Sickle cell disease is an inherited hematological disorder where the shape of red blood cells (RBC) is altered into a sickle-like cells resulting in red blood cell destruction and therefore anemia and other complications. It's a widely spread condition in African American population as well as the Southern and Eastern Provinces of Arabian Peninsula. Acute painful episodes are a very common complication of the disease process, mainly thought to be a result of tissue ischemia due to occlusion of the microcirculation with clusters of sickled RBC(1). This usually involves long bones or spine but can involve other areas. Acute painful crises can also be precipitated by cold exposure, dehydration, infection, hypoxia, acidosis, hypercarbia, or in some cases it is not related to a specific trigger. This condition puts the patient in severe pain requiring multiple Emergency Department (ED) visits and sometimes admission to the hospital. Currently the mainstay of therapy for acute painful crises is hydration and IV analgesia (2). This makes pain control challenging for the emergency physician as management of acute painful crises requires multiple doses of intravenous (IV) opioids. A retrospective study of 19 patients and 57 visits showed that accumulative dose of IV morphine ranged between 4 milligram (mg) and 26.7 (0.05-0.5 mg/kg) during 70% of the visits. 50% of the patients were admitted after less than 3 hours of ED treatment, 28% of the discharged patients returned to the ED within 3 days (3). Also, as other chronic pain patients, sickle cell disease patients develop opioid induced hyperalgesia (OIH) leading to activation of N- methyl D Aspartate receptors (NMDA) (1). The use of ketamine, a non-competitive NMDA receptor antagonist, may have the potential to modulate the OIH through impaired sensitization of spinal neurons to nociceptive stimuli and may, therefore, impede development of and blunt neuropathic pain. Extensive search of literature databases showed few published reports and retrospective studies including few patients which have addressed the use of low-dose ketamine in the management of acute painful crises in sickle cell disease (SCD) (4-6). A retrospective study (5) included 5 children and adolescents received a low-dose ketamine infusion for the treatment of sickle cell-related pain demonstrated reduced pain scores in 40% of patients and significant reduction in opioid utilization in only 20% of patients. However, that report was retrospective in nature, non-powered, and included few patients. A recent Canadian retrospective study including 9 adult and adolescent patients demonstrated statistically significant reduced cumulative morphine consumption (146±16.5 mg/day vs. 112.±12.2 mg/day) and pain scores after adding intravenous ketamine in patients with painful sickle cell crises (7). Similarly, another American investigators reported decreased opioid consumption with infusing low-dose ketamine as an adjuvant analgesic in 30 patients presented with sickle cell disease with vaso-occlusive crisis (VOC), that study was retrospective (2). Moreover, in year 2017, a prospective, randomized, double dummy trial was done comparing the adverse effects and analgesic efficacy of low-dose ketamine for acute pain in the ED either by single intravenous push or short infusion. This study shows that low-dose ketamine administered as short infusion is related with a significantly lower rates of feeling of unreality and sedation with no difference in analgesic efficacy in comparison to intravenous push (8) To the best of investigator's knowledge, there is no large, prospective, comparative, controlled clinical trial investigated in the addition of low-dose ketamine in shortening the ER stays and improving the quality of analgesia in patients with VOC. Sample Size A data obtained from a pilot study included 10 patients who received either morphine or ketamine showed that the mean and SD of pain visual analogue score (VAS) at 1-hour following administering the study drug among patients presented with sickle-cell VOC were (Morphine 6.5 ± 3.41565, Ketamine: 1.6667 ± 1.52753). An a priori power analysis indicated that a sample size of 220 patients is sufficiently large to detect a mean difference in the pain VAS of 1.5 that would have a clinical importance, with a type-I error of 0.05 and a power of 90%. Additional patients (20%) will be added for a final sample size of 264 patients to compensate for those dropping out during the study. Interim Analysis An independent safety committee will perform three interim analyses on information time 25% (55 patients), 50% (110 patients) and 75% (165 patients). Data evaluation at each interim analysis will be based on the alpha spending function concept, according to Lan and DeMets, and will employ O'Brien-Fleming Z-test boundaries, which are very conservative early in the trial. For the first interim analysis the efficacy stopping rule would require an extremely low P value (P< 0.000015). For the second interim analysis P< 0.003 will be taken as efficacy stopping rule. For the third interim analysis P< 0.02 will be taken as efficacy stopping rule. Investigators will be kept blind to the interim analysis results.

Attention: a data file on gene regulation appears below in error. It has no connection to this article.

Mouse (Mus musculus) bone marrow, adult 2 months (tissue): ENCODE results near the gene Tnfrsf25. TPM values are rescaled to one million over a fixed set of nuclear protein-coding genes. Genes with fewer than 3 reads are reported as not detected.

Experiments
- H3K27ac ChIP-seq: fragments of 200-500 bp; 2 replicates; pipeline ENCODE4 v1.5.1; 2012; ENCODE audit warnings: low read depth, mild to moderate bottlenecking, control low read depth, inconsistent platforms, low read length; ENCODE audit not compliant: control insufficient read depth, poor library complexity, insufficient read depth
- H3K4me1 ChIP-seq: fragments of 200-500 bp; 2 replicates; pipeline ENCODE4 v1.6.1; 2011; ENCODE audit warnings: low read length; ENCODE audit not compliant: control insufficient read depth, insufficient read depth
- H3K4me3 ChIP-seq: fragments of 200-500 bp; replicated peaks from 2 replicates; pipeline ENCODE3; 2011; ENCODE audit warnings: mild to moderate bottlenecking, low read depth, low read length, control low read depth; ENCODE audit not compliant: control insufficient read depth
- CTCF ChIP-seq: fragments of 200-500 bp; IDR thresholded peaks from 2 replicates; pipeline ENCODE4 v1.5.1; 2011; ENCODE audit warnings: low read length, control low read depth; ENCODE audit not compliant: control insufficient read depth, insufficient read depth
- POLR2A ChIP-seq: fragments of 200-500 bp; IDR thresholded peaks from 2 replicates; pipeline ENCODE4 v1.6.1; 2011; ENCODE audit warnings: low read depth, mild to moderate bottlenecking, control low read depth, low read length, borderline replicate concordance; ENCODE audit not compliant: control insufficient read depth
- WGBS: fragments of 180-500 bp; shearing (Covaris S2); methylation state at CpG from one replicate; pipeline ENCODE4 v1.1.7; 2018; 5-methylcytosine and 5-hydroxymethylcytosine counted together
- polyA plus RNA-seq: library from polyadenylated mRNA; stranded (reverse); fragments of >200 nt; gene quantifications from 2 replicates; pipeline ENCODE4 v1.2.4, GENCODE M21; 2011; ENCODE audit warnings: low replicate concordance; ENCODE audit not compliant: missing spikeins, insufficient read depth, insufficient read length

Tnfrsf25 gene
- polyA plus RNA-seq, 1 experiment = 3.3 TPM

Tracking Information

Not Provided
Study Chair: Mohammed SS Alshahrani, MD Emergency and Critical Care Medicine Consultant Director, Critical Care Medicine Department Medical Director, King Fahad Hospital of the University Associate Professor - College of Medicine Imam Abdulrahman Bin Faisal University - (Dammam University)